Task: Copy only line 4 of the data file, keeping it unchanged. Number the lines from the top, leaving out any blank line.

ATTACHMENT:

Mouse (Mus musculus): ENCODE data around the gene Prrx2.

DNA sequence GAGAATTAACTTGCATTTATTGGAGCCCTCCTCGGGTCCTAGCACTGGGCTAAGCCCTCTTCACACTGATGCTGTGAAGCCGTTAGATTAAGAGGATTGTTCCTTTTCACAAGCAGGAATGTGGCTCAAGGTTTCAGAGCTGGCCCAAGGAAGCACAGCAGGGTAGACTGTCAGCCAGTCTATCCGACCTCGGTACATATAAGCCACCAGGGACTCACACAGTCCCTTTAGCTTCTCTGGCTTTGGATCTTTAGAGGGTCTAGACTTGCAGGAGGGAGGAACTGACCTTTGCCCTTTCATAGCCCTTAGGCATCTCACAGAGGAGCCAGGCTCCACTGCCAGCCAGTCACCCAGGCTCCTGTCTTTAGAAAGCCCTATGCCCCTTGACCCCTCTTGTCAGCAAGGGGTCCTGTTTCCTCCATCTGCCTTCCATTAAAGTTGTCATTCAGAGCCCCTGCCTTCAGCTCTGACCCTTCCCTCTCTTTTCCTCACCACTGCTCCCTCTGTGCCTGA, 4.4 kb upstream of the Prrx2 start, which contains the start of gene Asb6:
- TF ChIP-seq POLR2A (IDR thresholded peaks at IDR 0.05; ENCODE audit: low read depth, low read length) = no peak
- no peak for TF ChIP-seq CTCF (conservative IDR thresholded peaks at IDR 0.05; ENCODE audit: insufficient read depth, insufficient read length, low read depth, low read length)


- no peak for TF ChIP-seq CTCF (conservative IDR thresholded peaks at IDR 0.05; ENCODE audit: insufficient read depth, insufficient read length, low read depth, low read length)